The sale of menthol cigarettes will be banned from tomorrow as new anti-smoking laws come into force.

The law change comes as part of new EU Tobacco Product Directive laws, which mean products for sale can no longer include ingredients that would make smoking more palatable by masking the taste of tobacco.

The move has been in the pipeline for a number of years, with the prohibition contained in the EU (Manufacture, Presentation and Sale of Tobacco and Related Products) Regulations 2016 made by the Minister for Health in 2016.

Minister for Health Simon Harris has welcomed the ban, and encouraged smokers to quit during the Covid-19 pandemic.

"Smoking is an addictive and lethal habit," he said.

"The pleasant taste of menthol masks the true taste of tobacco and might attract first-time smokers or keep people smoking who might wish to quit."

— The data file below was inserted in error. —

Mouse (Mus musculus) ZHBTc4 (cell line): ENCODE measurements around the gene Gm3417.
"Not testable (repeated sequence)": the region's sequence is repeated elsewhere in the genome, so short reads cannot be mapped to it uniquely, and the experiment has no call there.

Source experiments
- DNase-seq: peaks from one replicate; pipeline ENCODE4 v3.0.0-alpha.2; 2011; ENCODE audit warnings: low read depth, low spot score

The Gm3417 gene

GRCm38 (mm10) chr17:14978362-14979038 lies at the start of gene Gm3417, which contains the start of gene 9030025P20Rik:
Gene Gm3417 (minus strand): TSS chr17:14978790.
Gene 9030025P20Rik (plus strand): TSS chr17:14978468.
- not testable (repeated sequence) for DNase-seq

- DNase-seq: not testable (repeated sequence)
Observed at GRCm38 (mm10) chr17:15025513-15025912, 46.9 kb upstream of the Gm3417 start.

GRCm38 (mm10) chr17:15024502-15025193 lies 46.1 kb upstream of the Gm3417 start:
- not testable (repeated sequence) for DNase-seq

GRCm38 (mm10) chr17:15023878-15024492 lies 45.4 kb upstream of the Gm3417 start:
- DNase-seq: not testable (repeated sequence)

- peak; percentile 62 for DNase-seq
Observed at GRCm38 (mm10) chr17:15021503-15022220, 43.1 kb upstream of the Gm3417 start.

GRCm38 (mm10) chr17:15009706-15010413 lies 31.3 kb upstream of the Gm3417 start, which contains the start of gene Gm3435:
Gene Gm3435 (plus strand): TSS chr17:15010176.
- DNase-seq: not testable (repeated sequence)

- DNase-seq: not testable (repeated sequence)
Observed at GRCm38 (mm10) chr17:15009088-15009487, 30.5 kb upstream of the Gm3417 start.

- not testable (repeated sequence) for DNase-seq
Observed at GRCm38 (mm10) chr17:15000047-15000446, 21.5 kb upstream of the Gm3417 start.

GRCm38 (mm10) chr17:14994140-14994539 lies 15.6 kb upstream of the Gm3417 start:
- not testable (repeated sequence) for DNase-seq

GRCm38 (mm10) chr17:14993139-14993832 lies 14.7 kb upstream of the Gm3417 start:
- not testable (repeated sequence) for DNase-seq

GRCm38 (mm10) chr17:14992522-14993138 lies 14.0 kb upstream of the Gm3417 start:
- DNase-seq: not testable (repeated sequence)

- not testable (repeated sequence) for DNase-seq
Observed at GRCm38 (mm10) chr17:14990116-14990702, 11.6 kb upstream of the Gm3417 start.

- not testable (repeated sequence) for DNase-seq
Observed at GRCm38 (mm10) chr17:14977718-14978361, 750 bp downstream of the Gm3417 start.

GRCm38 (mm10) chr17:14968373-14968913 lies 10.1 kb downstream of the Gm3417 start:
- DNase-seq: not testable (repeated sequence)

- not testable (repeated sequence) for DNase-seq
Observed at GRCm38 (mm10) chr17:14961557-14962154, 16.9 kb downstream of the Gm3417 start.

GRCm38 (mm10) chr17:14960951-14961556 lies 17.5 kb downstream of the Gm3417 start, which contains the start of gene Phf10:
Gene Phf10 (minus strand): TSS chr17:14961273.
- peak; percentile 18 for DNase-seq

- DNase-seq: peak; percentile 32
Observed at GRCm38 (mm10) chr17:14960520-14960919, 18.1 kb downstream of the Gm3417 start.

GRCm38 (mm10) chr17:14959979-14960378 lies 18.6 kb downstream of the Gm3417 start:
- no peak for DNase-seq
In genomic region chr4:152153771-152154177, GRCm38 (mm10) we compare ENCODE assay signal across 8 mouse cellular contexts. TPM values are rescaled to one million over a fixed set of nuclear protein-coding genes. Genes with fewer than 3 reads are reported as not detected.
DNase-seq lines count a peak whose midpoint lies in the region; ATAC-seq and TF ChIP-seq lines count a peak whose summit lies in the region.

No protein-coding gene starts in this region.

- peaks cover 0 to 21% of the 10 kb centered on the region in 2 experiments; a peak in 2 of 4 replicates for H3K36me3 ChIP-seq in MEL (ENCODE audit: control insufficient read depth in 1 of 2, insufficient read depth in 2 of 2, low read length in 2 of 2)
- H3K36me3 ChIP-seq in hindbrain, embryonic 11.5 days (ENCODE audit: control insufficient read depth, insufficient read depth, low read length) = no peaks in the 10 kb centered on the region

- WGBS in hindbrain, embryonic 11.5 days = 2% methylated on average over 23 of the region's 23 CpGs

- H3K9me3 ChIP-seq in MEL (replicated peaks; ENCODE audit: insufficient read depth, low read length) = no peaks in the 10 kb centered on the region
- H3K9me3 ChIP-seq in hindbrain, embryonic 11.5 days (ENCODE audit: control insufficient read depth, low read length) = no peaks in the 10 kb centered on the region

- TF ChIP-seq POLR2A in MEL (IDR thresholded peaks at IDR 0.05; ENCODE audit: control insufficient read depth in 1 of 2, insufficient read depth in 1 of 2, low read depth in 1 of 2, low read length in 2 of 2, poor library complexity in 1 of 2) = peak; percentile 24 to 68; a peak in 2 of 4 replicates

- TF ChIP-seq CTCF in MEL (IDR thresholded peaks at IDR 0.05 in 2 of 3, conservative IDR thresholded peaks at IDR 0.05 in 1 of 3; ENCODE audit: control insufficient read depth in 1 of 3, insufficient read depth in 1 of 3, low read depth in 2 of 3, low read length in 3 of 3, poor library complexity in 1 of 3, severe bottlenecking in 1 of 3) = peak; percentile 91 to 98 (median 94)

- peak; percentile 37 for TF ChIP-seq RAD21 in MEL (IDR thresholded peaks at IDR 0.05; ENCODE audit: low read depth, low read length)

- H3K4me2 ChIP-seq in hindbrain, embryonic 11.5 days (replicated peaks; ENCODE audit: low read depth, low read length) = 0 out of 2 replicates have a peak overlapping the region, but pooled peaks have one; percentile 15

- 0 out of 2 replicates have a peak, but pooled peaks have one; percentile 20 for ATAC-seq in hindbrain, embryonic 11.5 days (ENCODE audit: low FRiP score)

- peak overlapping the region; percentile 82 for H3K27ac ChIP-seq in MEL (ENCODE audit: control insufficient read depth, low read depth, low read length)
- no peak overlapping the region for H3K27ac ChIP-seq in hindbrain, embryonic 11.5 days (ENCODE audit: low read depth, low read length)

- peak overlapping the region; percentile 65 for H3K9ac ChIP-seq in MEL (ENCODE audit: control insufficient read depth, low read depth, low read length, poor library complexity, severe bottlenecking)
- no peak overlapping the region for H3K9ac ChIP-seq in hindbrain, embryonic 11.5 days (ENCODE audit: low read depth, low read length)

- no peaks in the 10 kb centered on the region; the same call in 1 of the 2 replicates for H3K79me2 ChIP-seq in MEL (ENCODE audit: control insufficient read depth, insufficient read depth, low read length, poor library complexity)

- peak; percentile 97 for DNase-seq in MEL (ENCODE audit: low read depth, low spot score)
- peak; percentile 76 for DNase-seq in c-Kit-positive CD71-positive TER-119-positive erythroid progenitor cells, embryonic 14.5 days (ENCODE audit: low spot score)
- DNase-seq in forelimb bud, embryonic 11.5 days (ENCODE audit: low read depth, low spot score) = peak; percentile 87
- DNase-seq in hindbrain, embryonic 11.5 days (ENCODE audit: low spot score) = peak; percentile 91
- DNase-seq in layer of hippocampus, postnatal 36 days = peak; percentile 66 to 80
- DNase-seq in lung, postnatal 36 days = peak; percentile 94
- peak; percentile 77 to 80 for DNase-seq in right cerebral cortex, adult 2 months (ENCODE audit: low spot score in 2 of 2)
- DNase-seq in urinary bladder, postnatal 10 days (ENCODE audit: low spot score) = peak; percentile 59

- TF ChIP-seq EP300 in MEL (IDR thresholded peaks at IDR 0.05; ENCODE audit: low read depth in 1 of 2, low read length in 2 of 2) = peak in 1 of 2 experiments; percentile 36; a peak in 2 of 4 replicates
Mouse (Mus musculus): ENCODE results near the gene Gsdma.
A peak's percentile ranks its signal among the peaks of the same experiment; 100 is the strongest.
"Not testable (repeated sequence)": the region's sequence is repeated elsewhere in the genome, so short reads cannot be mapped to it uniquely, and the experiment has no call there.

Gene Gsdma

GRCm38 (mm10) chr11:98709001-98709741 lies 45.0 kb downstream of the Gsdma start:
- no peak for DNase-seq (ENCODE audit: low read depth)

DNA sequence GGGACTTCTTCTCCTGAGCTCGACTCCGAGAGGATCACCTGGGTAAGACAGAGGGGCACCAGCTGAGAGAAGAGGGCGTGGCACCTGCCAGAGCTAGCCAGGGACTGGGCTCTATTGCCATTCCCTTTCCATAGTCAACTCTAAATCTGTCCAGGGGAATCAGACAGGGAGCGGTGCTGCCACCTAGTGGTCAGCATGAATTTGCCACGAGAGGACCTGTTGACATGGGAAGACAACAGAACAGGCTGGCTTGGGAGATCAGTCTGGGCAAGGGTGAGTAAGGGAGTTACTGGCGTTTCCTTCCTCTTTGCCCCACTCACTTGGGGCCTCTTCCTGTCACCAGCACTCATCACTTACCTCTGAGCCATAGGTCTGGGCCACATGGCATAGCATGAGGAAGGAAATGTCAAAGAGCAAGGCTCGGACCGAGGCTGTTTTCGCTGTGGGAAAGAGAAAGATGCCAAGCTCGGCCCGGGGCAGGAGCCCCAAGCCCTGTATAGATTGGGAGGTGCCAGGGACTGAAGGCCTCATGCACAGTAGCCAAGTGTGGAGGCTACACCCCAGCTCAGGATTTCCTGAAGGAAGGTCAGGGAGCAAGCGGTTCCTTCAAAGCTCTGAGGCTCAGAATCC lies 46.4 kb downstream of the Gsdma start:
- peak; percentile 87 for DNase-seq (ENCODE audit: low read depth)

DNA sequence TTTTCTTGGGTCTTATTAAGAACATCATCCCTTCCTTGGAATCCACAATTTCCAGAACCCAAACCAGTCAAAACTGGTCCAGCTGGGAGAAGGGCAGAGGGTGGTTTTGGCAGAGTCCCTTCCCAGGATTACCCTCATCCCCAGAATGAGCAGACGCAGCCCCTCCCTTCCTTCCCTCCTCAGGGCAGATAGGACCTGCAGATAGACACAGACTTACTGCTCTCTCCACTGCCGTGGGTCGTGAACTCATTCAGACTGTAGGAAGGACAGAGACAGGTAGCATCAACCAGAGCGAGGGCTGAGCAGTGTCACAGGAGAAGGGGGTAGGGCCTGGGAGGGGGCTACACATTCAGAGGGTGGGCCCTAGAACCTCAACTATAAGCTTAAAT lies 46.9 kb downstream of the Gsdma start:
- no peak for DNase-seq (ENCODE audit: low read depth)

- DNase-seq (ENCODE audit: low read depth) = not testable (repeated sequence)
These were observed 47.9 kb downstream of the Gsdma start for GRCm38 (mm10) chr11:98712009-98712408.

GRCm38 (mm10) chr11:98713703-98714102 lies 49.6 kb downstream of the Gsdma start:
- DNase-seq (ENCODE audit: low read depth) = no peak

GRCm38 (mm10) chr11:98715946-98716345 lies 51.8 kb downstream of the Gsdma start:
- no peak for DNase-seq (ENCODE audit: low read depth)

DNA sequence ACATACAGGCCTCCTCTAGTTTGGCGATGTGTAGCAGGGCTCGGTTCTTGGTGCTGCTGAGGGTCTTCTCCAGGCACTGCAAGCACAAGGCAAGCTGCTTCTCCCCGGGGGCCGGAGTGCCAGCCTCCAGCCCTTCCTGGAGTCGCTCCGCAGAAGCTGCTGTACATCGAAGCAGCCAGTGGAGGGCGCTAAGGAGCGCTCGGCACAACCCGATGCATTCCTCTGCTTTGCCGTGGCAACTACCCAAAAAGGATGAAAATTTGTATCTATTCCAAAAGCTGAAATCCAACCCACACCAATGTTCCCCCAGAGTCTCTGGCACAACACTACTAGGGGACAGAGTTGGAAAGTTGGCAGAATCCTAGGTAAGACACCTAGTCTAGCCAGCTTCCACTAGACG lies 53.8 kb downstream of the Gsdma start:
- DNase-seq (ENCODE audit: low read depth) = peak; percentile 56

"The Covid-19 pandemic has made it more important than ever to quit.

"On 11 May, the World Health Organization said that a review of studies by public health experts found that smokers are more likely to develop severe disease with Covid-19, compared to non-smokers.

"It also warned that tobacco is a major risk factor for non-communicable diseases and these conditions increase the risk of developing severe illness when affected by Covid-19."

The Royal College of Physicians of Ireland's Policy Group on Tobacco has welcomed the ban.

Professor Des Cox, chair of the group, said there is a "misperception" that menthol cigarettes are less harmful than regular cigarettes.

However, he said there is "sufficient evidence that menthol cigarettes are just as harmful and are associated with increased nicotine dependence and lower quit rates".

He added that research demonstrates younger people are often first introduced to smoking by menthol cigarettes as they find them more attractive and more palatable.

Dr Cox said the ban "will likely result in fewer children taking up smoking".